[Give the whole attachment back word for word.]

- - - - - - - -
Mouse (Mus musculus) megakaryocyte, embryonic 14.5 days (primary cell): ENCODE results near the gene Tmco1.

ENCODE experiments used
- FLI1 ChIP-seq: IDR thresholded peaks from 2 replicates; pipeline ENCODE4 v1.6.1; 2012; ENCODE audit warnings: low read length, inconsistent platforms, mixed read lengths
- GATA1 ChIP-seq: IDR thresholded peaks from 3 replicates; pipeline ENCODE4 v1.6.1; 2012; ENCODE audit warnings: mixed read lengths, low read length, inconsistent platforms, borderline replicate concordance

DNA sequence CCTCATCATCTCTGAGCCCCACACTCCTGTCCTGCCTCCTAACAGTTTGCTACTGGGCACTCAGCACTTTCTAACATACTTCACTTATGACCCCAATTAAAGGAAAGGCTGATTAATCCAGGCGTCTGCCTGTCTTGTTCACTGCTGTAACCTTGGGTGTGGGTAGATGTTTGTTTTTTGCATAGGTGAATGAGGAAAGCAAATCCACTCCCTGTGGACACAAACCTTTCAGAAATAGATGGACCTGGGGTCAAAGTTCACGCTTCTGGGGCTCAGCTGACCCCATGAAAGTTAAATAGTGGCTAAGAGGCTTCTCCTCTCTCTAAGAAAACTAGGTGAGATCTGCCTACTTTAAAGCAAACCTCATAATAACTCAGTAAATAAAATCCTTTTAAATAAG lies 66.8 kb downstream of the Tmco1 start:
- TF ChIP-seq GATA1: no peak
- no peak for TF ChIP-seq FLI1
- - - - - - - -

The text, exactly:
Mouse (Mus musculus) megakaryocyte, embryonic 14.5 days (primary cell): ENCODE results near the gene Tmco1.

ENCODE experiments used
- FLI1 ChIP-seq: IDR thresholded peaks from 2 replicates; pipeline ENCODE4 v1.6.1; 2012; ENCODE audit warnings: low read length, inconsistent platforms, mixed read lengths
- GATA1 ChIP-seq: IDR thresholded peaks from 3 replicates; pipeline ENCODE4 v1.6.1; 2012; ENCODE audit warnings: mixed read lengths, low read length, inconsistent platforms, borderline replicate concordance

DNA sequence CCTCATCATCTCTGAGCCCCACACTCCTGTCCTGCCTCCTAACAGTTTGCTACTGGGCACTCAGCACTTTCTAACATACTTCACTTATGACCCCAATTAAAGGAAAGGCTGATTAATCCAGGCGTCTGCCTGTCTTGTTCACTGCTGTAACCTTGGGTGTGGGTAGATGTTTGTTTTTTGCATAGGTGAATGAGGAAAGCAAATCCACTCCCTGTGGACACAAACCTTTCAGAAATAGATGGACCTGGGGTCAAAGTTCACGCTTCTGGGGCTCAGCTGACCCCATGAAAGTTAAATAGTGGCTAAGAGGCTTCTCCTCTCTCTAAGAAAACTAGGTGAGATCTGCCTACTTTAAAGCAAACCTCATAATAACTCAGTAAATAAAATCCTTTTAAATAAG lies 66.8 kb downstream of the Tmco1 start:
- TF ChIP-seq GATA1: no peak
- no peak for TF ChIP-seq FLI1